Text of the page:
But the company adds: the treatment “is not a substitute for vaccination against Covid-19, and is not authorized for pre-exposure prophylaxis to prevent Covid-19.”
DeSantis made no such mention at his announcement this morning. He barely mentioned vaccines, and the one time he did, he almost reversed Regeneron’s caution, placing the treatment on par with, if not ahead of, vaccines: “Vaccines are part of it but you also have treatment I think this is a good, and this is not uncommon at our sites to have folks who who were fully vaccinated, come in and still still need treatment,” DeSantis said. “I think that that the treatment part of it, it’s just got to be a really significant part of how we’re looking at this going forward.” The governor made no push for vaccines, which have stalled in Florida and Flagler–and are still considered the most effective, long-term mean of containing Covid-19.
DeSantis appeared with Sen. Travis Hutson and Dr. Kenneth Scheppke, the state EMS director at the Florida Department of Health. Scheppke’s advice was more pragmatic: “If you’re a high risk individual and you test positive, you should be thinking where can I go get the treatment and get it early,” he said. “Like all things in medicine, early treatment works better than late treatment. You can’t wait until you’re really really sick. So don’t wait for those really bad symptoms to show up, because then it may be too late for the treatment to work for you.” Only Scheppke mentioned that “the federal government already bought this so this is this is free for patients.”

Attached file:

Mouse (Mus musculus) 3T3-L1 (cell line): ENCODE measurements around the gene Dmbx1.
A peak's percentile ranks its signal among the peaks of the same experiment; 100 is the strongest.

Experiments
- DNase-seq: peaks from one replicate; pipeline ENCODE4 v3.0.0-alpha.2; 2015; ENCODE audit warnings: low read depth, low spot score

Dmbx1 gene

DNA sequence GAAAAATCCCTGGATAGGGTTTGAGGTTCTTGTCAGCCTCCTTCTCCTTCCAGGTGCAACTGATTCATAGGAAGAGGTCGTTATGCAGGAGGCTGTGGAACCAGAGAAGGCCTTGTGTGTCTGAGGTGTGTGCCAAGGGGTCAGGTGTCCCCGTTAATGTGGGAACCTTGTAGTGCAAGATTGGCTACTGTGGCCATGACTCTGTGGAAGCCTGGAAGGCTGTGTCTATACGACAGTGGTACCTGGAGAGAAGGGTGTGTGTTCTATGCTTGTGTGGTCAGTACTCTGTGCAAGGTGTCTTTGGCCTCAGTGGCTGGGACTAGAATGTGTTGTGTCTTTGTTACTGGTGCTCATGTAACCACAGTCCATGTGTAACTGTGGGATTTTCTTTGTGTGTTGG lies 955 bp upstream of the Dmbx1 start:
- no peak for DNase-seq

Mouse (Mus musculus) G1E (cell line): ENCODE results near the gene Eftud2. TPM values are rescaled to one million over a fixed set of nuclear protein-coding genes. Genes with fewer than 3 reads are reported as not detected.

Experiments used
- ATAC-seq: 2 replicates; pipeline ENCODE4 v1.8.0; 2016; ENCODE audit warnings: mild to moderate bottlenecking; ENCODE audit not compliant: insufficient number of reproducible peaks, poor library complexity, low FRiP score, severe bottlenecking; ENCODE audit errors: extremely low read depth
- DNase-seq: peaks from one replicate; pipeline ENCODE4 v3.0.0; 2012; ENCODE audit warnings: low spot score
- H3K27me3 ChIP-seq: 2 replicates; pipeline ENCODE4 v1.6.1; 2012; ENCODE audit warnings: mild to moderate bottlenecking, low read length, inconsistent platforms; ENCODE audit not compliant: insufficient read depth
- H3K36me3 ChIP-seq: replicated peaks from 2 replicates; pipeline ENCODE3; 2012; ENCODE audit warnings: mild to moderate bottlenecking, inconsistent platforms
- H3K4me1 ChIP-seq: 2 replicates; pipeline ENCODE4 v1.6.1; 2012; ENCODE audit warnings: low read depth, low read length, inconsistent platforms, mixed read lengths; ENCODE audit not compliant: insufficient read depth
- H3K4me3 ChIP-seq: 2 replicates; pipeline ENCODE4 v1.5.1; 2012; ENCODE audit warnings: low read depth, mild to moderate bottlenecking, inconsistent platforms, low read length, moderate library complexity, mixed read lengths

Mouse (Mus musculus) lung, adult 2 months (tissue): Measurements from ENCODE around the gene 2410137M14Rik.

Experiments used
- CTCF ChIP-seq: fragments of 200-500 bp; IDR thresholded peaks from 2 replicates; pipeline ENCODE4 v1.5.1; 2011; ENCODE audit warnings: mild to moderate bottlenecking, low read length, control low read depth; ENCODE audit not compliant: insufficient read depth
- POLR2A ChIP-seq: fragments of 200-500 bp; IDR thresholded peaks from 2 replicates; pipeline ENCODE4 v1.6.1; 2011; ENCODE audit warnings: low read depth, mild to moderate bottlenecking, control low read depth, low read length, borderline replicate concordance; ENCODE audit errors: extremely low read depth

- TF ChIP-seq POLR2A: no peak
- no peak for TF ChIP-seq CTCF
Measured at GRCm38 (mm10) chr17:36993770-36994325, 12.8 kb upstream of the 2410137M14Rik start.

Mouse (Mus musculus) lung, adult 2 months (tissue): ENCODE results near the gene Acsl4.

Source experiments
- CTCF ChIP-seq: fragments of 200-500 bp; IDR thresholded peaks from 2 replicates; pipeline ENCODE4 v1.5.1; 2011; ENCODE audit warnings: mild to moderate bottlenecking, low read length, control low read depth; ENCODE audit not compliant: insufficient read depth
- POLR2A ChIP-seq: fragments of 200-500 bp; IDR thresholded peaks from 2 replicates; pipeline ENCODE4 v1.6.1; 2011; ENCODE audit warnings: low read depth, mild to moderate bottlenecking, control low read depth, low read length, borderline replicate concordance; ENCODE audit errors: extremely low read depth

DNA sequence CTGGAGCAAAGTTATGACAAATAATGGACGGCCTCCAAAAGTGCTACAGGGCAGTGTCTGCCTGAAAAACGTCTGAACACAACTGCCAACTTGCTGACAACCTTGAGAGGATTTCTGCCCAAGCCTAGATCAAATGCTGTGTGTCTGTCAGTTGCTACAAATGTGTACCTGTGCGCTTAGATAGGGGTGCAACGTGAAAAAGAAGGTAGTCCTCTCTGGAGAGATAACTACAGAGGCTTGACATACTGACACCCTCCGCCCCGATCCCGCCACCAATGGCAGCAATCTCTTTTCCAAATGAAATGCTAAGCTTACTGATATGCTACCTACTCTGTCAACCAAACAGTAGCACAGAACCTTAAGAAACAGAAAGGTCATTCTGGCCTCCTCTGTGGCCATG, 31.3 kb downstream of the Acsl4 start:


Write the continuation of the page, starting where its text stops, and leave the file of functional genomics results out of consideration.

DeSantis said the Daytona State College site could do between 150 and 200 treatments a day, with some 70,000 treatments administered by today. “I think this has kept an awful lot of people out of the hospital, and I think it’s definitely save lives,” he said.
DeSantis’ appearance was billed as a news conference, though he took more comments from an audience of fans than questions. One of the questions was about his perspective on the ongoing litigation over DeSantis’s mask mandate. A Leon County judge last month ruled that the order was illegal, and in a hearing today lifted a stay of his decision. The stay was enacted when DeSantis appealed the ruling. The judge had not yet ruled on lifting the stay when DeSantis spoke this morning.
“What we found is,” DeSantis said, “in the trial courts in Tallahassee, state and federal, we typically lose if there’s a political component to it, but then in the appeals court we almost always win. And so I don’t think that he’s going to lift the stay, the judge will lift the stay. But if it is lifted, I am confident that that will be reinstated, you know, at the 11th circuit.” He said the infection numbers are declining anyway, and claimed–incorrectly, at least for Flagler–that “the data never supported that schools are driving community spread of this.” In Flagler last week, half the infections recorded were among students and school staff.